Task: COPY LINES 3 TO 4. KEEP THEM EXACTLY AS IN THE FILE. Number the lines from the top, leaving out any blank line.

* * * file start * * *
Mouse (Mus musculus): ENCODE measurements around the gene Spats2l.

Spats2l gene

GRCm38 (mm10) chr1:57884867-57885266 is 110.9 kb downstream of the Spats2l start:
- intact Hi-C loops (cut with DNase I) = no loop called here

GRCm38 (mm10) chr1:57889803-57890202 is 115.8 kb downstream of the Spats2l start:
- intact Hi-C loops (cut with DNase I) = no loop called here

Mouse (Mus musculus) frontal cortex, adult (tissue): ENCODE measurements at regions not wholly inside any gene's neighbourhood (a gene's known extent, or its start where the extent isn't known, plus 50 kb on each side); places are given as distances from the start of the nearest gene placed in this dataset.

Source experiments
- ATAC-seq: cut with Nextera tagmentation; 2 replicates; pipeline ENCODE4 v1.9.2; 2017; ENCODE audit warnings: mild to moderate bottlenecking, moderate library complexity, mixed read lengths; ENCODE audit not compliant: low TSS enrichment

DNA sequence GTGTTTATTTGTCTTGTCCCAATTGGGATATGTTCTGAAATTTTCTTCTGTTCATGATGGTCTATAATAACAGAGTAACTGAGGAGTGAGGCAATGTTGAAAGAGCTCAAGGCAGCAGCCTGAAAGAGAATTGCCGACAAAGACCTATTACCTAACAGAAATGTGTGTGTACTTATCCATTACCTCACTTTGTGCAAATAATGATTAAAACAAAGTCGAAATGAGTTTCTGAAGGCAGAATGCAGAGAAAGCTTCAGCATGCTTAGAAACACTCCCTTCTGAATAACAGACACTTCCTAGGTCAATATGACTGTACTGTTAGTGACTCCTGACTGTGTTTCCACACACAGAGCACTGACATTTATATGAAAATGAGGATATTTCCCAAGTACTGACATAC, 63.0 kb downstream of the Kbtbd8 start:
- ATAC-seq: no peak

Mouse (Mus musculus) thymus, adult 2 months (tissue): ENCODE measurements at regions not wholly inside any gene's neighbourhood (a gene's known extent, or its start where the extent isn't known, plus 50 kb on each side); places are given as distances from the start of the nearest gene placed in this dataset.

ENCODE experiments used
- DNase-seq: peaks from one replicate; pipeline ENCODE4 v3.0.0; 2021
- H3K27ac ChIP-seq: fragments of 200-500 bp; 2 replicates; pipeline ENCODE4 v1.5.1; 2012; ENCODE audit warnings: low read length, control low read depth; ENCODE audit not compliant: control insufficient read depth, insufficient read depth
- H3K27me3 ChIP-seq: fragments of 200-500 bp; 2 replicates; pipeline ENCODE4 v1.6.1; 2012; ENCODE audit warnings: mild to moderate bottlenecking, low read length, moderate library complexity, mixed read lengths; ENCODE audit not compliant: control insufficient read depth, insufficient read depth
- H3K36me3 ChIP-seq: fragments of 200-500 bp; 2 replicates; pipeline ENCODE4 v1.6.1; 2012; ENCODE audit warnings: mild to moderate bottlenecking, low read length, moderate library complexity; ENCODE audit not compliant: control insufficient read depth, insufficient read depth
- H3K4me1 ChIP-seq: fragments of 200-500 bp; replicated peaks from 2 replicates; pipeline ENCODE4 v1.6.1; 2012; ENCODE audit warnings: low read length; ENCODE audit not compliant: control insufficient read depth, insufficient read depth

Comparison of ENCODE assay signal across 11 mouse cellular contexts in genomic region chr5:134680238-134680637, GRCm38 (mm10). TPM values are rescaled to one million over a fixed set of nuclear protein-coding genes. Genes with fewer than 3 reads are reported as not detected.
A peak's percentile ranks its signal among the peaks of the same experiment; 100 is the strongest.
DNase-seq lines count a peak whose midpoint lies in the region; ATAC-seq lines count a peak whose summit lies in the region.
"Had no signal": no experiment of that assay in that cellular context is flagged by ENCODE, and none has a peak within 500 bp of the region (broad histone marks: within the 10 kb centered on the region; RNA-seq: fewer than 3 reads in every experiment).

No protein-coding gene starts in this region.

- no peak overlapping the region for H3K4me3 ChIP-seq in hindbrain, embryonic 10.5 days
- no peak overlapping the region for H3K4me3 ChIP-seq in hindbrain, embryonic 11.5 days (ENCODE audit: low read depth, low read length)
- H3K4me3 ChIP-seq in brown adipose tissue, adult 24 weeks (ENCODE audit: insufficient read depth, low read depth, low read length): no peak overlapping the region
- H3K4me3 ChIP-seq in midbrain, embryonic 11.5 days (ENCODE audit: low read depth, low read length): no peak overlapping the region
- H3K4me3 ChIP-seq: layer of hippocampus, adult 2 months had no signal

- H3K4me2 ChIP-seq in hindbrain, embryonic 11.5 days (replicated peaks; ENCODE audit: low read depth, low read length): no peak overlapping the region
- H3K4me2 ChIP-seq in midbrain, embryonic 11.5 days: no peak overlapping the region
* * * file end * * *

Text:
GRCm38 (mm10) chr1:57884867-57885266 is 110.9 kb downstream of the Spats2l start:
- intact Hi-C loops (cut with DNase I) = no loop called here